Dams might have Negative Influence on River Ganges, says Water Resource Ministry of India
The water resource ministry has opposed the hydroelectric projects on the Alaknanda, Bhagirathi and Mandakini River hence contradicting the permission given by environment and power ministries for setting up of dams.
After the Kedarnath incident of 2013, when around 100,000 pilgrims remain trapped in the Uttarakhand valley after serious landslides and bad monsoon, the Supreme Court had put a hold on all the 70 proposed hydroelectric projects on the Alaknanda-Bhagirathi river basin. On May 10, SS Patwalia, additional solicitor general brought to notice that the environment and power ministry has approved the construction of five of the six projects, namely— Lata-Tapovan (171 MW), Jhelum Tamak (108 MW), Kotlibhel 1-A (195MW), Alaknanda (300 MW), Khironi Ganga (4 MW) and Bhyunder Ganga (24 MW).
The water resource ministry headed by Uma Bharati informed the Supreme Court that any further hydroelectric projects on Alaknanda, Mandakini and Bhagirathi rivers can be dangerous for Ganga.
The ministry argued that the permission was given before the unfortunate Kedarnath tragedy of 2013 but now there is need for a comprehensive hydrological and hydro-geological study to know how dams can affect the flow of rivers.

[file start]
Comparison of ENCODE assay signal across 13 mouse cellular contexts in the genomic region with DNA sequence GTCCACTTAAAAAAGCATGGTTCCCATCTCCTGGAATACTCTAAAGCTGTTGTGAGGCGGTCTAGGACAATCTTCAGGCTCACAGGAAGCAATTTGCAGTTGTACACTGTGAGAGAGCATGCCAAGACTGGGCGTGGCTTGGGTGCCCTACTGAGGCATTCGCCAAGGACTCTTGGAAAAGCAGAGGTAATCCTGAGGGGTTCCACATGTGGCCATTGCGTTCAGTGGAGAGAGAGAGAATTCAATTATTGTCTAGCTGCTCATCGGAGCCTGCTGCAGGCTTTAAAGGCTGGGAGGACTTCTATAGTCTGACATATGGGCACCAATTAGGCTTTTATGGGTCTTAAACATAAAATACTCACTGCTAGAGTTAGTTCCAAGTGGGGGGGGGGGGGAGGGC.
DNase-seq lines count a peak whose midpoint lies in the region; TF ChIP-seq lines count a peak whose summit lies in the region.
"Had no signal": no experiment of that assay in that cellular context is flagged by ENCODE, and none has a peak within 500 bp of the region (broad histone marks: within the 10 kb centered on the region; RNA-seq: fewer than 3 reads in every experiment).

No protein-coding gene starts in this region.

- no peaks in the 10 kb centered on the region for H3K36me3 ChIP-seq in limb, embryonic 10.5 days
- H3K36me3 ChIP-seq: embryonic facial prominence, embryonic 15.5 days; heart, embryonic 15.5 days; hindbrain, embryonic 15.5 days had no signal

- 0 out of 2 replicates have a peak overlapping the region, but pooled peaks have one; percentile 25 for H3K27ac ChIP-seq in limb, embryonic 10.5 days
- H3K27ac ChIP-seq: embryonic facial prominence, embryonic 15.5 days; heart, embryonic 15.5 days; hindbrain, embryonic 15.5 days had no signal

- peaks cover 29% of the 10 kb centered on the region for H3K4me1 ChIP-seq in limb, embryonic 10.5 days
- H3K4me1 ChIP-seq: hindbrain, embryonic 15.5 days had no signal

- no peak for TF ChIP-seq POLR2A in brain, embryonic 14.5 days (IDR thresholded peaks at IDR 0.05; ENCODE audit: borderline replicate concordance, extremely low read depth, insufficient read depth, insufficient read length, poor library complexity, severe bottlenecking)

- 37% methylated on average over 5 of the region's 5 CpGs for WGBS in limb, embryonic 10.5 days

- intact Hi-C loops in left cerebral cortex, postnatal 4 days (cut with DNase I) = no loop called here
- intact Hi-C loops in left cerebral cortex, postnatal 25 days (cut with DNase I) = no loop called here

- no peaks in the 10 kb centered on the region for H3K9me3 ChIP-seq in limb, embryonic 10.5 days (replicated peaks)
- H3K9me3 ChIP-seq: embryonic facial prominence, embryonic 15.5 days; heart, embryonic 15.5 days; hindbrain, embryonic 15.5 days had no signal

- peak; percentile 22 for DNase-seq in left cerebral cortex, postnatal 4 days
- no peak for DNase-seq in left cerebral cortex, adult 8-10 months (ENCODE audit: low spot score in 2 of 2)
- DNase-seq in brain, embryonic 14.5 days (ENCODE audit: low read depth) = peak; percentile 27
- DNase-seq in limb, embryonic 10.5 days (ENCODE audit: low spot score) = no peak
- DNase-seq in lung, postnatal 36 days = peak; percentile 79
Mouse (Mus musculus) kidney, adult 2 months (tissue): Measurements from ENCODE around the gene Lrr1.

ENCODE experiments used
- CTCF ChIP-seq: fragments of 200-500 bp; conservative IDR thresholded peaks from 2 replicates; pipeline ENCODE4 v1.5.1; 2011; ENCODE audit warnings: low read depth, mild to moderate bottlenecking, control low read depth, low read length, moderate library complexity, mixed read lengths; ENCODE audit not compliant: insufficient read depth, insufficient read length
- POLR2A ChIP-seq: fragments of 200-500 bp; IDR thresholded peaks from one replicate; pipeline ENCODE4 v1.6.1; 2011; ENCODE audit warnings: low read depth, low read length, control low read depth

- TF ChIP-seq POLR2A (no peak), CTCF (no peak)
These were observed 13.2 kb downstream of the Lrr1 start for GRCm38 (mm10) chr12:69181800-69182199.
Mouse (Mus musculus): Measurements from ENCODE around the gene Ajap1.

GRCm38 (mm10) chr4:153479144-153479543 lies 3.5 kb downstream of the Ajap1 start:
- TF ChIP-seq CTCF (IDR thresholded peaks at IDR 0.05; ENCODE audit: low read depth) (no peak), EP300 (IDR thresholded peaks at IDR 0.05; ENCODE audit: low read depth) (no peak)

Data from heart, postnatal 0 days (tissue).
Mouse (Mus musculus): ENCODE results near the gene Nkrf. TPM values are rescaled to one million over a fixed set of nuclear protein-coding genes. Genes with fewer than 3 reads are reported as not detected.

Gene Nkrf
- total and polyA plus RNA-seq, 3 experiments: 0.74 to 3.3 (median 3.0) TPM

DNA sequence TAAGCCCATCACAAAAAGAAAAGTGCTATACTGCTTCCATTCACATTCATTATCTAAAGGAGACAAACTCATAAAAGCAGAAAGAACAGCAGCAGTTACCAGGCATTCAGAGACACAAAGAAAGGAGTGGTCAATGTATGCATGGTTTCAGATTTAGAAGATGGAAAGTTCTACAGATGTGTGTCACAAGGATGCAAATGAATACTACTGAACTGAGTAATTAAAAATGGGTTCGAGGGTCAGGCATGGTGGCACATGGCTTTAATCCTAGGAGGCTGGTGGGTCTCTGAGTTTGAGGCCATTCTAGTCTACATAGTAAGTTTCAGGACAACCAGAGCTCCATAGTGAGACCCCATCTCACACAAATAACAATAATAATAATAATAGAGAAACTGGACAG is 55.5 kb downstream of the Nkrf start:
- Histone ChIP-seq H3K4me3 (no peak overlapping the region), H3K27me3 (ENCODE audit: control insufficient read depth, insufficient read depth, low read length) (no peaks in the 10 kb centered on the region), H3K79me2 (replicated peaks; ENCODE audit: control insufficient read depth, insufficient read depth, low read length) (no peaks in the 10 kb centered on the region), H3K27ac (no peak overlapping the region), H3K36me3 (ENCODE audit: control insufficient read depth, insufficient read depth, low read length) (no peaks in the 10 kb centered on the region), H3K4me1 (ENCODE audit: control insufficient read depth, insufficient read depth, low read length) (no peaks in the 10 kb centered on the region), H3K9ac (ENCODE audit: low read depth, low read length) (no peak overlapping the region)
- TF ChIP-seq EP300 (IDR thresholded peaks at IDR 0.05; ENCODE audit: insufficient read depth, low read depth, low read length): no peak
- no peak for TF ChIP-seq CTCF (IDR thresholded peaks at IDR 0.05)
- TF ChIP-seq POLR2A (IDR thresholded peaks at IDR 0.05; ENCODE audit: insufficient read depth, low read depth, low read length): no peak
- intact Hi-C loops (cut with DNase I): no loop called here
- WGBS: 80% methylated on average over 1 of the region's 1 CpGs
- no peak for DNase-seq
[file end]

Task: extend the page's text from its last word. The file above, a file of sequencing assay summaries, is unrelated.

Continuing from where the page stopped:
“All these new projects are coming up close to the existing projects, many of which are in ecologically sensitive areas hindering the source of fresh water resource. Hence, any further project will have substantial impact on ecological footprint of the area,” the ministry said.
According to the ministry, the permitted projects are around regions which are geologically weak and seismically sensitive. So, there is a need to review these projects. The ministry said that Ganga could remain pure and pristine only if Alaknanda, Mandakini and Bhagirathi rivers are allowed to flow freely invoking the ‘Aviral Dhara’ of the Indian government which aims for a clean and continuous flow of the river Ganga.